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A 70-year-old woman presents with pain and swelling in the joints of both hands, which impedes her normal activities. Her pain is better in the morning after resting and worse after she has been working with her hands. She denies stiffness. On examination, you find bony enlargement of some distal interphalangeal (DIP) and proximal interphalangeal (PIP) joints on both hands (Figure 96-1). Radiographs confirm the presence of Heberden and Bouchard nodes. She begins taking 1 g of acetaminophen twice a day and has significant improvement in her pain and function.

Figure 96-1

Bony enlargement of some distal interphalangeal (DIP) and proximal interphalangeal (PIP) joints consistent with Heberden (DIP) and Bouchard (PIP) nodes. (Courtesy of Richard P. Usatine, MD.)

Osteoarthritis is the most common type of arthritis. It involves degeneration of the articular cartilage accompanied by osteophytes (hypertrophic bone changes) around the joints. Osteoarthritis leads to pain in the joints with movement and relief with rest.

Degenerative joint disease.

  • Osteoarthritis is the most common type of arthritis, affecting 10% of men and 13% of women age 60 years or older.1,2
  • Incidence and prevalence will likely increase given the obesity epidemic and the aging of the population.2
  • In the Framingham cohort (mean age 71 years at baseline) women and men developed symptomatic knee osteoarthritis at the rate of 1% and 0.7% per year, respectively.1
  • Risk of developing osteoarthritis increases with knee injury in adolescence or adulthood (relative risk [RR] = 2.95) and obesity (RR = 1.51 to 2.07).1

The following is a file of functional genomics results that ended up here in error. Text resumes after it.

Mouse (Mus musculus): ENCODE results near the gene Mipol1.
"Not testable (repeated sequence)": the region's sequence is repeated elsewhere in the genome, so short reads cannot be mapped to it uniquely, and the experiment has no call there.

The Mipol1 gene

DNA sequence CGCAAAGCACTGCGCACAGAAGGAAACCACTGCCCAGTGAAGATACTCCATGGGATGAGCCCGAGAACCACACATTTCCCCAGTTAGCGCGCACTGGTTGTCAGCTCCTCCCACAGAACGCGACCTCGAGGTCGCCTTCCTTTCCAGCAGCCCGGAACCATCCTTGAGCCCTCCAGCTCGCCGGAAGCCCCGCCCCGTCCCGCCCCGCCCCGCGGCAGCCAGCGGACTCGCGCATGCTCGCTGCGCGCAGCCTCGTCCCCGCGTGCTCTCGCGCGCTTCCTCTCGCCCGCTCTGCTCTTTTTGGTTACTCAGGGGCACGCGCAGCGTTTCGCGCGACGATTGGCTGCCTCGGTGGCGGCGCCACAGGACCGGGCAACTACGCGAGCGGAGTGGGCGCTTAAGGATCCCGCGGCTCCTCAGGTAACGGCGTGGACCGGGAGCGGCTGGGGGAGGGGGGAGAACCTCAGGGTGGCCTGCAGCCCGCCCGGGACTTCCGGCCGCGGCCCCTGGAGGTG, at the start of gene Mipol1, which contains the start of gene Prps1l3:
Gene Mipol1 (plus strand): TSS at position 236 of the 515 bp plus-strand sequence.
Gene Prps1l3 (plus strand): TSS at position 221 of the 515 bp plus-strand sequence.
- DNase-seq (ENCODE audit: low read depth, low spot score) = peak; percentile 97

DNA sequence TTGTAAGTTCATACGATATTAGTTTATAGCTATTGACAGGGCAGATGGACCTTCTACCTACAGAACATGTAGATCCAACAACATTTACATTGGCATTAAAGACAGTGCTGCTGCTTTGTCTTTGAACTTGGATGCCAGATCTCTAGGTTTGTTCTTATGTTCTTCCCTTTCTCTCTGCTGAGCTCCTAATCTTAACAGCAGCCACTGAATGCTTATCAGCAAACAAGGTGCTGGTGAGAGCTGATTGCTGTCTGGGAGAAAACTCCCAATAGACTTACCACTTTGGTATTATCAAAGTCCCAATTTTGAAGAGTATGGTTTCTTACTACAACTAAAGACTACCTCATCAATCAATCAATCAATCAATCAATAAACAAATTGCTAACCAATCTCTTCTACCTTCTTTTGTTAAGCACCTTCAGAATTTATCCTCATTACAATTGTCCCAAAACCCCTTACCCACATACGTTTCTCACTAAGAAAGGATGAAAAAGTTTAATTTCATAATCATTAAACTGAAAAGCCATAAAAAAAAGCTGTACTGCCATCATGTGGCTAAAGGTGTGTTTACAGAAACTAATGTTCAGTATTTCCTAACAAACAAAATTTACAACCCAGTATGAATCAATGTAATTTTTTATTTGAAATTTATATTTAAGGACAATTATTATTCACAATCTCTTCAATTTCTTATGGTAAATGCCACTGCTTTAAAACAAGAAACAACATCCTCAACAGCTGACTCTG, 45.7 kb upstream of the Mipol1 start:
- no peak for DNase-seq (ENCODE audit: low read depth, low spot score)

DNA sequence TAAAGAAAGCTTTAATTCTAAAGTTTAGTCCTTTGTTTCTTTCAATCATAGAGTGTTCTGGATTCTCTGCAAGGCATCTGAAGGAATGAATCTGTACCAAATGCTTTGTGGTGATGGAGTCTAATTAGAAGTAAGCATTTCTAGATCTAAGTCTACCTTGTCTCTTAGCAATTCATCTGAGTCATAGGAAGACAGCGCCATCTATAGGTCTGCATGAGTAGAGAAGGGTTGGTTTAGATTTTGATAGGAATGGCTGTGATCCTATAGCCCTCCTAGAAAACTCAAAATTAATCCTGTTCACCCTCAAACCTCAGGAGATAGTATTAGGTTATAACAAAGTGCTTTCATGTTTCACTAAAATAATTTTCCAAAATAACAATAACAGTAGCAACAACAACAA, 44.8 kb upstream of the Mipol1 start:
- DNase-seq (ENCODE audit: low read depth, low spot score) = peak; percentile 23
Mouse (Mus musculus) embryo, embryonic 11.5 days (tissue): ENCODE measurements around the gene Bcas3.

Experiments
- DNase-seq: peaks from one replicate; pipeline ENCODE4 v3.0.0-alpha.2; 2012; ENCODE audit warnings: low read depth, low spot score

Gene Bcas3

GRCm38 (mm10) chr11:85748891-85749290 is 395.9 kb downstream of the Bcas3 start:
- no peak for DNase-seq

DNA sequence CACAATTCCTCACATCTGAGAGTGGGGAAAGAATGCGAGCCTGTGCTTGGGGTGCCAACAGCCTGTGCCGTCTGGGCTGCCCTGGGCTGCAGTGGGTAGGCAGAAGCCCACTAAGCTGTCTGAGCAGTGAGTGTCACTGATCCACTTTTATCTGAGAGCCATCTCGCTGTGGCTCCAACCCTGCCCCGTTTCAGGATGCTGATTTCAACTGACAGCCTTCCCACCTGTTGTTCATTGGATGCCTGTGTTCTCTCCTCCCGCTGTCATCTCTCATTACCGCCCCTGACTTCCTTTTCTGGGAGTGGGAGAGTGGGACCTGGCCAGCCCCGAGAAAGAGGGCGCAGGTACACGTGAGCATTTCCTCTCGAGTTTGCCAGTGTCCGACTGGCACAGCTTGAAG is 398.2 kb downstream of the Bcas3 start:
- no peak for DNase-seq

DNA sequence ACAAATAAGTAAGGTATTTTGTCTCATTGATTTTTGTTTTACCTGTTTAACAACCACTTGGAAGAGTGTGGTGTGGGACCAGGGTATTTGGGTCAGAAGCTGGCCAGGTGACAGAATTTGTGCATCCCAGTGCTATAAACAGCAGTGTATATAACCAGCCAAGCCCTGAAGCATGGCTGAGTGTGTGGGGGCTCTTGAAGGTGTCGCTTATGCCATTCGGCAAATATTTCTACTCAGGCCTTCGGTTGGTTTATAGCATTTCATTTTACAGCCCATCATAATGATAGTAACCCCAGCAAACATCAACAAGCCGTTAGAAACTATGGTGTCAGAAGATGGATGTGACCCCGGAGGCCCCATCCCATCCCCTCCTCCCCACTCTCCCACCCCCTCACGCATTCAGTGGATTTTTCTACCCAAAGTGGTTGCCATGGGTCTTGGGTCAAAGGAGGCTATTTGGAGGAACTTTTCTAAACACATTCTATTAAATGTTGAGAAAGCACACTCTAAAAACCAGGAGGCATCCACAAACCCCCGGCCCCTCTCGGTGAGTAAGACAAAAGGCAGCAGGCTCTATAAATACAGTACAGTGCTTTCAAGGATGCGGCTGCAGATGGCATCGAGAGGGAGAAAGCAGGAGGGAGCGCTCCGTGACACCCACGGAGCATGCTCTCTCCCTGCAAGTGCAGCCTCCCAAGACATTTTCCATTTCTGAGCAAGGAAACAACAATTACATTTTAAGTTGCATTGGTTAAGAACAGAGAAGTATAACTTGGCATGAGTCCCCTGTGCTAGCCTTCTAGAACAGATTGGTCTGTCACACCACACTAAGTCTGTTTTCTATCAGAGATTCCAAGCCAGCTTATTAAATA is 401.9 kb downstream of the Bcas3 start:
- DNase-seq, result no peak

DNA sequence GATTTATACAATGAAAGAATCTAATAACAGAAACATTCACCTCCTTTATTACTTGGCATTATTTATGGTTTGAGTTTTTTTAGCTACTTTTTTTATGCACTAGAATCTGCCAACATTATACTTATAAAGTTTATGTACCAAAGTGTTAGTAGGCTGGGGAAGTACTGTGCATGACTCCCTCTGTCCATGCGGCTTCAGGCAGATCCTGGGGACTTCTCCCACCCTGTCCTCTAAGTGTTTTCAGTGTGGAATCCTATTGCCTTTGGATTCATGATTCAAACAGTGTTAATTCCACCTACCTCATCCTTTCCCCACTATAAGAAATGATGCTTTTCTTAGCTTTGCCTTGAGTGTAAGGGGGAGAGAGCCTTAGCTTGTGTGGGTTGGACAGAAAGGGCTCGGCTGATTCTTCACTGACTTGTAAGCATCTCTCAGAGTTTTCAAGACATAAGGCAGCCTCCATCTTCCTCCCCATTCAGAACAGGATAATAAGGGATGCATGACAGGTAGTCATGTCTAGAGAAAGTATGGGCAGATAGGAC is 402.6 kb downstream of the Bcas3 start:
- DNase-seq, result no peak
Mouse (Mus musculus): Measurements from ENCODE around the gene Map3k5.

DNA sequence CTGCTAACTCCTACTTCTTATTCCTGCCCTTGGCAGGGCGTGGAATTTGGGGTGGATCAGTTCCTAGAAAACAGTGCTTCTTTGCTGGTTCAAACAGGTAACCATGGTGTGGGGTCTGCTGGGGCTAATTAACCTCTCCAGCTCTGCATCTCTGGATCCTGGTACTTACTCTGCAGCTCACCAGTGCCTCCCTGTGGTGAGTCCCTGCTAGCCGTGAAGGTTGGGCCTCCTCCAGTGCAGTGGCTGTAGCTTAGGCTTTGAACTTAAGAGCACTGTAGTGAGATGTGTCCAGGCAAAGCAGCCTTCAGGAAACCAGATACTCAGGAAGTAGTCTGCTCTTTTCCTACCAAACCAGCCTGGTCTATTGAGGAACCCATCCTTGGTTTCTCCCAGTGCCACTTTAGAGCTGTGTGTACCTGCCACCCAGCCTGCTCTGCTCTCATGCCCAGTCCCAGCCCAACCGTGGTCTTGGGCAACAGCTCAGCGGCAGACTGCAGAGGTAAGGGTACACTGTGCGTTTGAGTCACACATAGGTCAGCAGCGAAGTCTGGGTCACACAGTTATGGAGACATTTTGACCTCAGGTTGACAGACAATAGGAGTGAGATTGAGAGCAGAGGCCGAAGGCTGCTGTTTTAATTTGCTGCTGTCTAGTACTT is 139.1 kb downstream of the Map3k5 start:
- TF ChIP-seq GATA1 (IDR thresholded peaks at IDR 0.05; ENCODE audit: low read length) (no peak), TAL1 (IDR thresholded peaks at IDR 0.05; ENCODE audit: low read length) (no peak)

• Occupational physical activity and abnormal joint loading also increase the risk.1,2

  • Biomechanical factors and inflammation upset the balance of articular cartilage biosynthesis and degradation.
  • Chondrocytes attempt to repair the damage; eventually, however, enzymes produced by the chondrocytes digest the matrix and accelerate cartilage erosion.
  • Inflammatory molecules related to cytokine production, prostaglandin and arachidonic acid metabolism may be involved in susceptibility to osteoarthritis.3

  • Advanced age.
  • Female gender.
  • Genetics.
  • Obesity.
  • Knee injury in adolescence and adulthood.
  • Abnormal joint loading.
  • Occupational history.

The American College of Rheumatology uses the following criteria for the most common joints involved in osteoarthritis.

  • Knee—Knee pain, osteophytes on radiograph, and 1 of 3: age older than 50 years, stiffness less than 30 minutes, or crepitus on physical examination (sensitivity = 91%, specificity = 86%).4
  • Hip—Hip pain and 2 of 3: erythrocyte sedimentation rate (ESR) less than 20 mm/h; femoral or acetabular osteophytes by radiograph; superior, axial, or medial joint space narrowing by radiograph (sensitivity = 89%, specificity = 91%).5
  • Hand—Hand pain, aching, or stiffness and 3 of 4: hard tissue enlargement of 2 or more DIP joints, fewer than 3 swollen metacarpophalangeal (MCP) joints, hand tissue enlargement of 2 or more selected joints, deformity of 1 or ...

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